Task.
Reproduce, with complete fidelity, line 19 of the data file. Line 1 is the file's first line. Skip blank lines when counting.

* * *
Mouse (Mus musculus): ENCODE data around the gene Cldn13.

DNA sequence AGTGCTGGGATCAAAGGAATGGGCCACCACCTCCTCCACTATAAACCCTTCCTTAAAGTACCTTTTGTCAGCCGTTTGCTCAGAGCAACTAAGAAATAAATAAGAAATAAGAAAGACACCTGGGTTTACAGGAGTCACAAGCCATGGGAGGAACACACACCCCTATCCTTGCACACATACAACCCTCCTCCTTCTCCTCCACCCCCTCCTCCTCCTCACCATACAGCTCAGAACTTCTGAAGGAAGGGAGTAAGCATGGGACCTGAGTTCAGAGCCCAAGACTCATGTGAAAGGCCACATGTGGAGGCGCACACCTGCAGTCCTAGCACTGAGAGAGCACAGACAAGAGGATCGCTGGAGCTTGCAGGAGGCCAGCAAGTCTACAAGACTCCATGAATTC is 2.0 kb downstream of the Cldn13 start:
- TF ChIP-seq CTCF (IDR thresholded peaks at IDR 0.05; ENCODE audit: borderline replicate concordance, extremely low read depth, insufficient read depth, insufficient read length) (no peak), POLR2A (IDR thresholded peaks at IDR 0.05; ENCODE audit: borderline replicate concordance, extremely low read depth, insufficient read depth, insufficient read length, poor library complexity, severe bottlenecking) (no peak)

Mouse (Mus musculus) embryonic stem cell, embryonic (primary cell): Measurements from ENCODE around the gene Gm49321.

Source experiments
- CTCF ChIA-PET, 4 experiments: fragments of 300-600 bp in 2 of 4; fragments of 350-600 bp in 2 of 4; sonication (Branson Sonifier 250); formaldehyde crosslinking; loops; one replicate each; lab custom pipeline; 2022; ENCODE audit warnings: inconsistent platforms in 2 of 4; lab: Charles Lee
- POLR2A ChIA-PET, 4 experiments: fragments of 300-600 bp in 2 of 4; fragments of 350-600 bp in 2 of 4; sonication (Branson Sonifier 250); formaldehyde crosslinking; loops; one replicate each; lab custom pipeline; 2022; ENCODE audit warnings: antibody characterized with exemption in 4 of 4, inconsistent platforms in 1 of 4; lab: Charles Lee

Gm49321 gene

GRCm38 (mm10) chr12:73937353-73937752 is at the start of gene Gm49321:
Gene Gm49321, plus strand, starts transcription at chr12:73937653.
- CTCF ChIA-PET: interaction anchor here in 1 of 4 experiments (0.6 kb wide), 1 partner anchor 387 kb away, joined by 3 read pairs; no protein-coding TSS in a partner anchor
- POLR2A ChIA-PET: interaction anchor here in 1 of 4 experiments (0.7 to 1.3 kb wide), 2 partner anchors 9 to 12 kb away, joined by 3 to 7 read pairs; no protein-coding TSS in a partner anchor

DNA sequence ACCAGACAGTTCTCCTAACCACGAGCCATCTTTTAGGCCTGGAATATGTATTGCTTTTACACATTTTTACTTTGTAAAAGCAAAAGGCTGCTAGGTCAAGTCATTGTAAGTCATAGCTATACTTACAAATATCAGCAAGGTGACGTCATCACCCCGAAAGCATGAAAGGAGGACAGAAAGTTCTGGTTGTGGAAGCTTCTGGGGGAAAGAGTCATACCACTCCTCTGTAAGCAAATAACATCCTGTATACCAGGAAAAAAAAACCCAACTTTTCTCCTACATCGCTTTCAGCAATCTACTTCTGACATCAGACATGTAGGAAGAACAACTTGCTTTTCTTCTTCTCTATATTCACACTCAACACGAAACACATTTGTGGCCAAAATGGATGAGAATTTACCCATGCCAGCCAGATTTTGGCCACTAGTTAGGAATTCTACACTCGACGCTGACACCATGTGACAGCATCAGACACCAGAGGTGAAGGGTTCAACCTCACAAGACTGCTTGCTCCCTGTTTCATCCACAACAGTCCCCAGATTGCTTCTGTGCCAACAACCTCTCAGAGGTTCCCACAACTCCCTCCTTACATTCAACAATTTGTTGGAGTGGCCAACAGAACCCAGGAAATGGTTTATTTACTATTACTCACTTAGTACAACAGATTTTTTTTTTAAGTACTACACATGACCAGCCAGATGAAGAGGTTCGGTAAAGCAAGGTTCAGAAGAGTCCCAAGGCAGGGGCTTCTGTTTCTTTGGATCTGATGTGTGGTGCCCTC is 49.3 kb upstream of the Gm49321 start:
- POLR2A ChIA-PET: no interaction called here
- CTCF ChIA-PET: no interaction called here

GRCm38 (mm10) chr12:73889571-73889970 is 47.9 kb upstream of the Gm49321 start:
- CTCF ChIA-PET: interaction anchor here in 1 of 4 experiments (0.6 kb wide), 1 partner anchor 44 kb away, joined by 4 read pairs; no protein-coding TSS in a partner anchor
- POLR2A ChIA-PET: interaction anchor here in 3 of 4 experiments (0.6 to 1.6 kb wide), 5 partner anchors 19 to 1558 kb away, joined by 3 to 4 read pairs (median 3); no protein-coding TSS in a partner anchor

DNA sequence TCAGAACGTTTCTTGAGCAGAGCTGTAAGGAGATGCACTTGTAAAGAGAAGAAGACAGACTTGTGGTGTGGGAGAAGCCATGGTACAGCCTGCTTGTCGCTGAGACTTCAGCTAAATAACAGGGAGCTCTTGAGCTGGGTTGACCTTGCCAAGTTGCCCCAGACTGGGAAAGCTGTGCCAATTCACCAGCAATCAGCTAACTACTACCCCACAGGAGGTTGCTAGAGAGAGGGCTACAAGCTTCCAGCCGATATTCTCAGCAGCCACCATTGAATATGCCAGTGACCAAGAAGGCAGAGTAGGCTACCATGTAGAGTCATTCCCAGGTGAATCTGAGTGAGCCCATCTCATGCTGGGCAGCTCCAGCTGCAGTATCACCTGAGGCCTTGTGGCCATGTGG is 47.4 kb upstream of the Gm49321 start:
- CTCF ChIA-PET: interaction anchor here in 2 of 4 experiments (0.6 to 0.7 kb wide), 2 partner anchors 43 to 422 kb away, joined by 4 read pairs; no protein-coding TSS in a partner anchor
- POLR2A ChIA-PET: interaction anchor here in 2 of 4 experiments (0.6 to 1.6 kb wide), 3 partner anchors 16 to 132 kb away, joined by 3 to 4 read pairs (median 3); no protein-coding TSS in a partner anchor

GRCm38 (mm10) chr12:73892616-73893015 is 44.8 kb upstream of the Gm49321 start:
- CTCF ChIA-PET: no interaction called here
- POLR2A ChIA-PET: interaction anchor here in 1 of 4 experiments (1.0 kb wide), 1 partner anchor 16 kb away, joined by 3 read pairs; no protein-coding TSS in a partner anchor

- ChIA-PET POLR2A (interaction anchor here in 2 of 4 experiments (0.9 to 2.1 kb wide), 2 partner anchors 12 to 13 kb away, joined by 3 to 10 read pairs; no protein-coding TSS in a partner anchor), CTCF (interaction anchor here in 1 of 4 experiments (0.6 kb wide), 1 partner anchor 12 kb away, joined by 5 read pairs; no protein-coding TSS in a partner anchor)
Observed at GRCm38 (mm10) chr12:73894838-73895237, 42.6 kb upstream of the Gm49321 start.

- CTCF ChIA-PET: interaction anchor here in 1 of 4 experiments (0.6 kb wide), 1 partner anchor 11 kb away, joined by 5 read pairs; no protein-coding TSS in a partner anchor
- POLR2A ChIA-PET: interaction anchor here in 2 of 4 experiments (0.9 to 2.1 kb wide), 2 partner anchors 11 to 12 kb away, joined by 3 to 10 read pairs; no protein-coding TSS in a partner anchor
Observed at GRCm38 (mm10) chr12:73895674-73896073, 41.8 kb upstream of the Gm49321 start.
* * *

DNA sequence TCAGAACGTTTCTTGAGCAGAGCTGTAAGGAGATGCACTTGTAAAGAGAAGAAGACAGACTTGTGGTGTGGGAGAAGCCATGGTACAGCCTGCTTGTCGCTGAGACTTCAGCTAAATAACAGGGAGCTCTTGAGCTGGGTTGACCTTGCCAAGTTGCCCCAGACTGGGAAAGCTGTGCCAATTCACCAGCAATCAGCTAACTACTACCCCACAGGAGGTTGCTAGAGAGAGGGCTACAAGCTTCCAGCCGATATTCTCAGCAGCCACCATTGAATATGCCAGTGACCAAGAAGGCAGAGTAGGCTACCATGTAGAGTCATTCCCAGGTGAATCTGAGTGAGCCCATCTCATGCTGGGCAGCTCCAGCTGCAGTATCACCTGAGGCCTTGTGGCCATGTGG is 47.4 kb upstream of the Gm49321 start: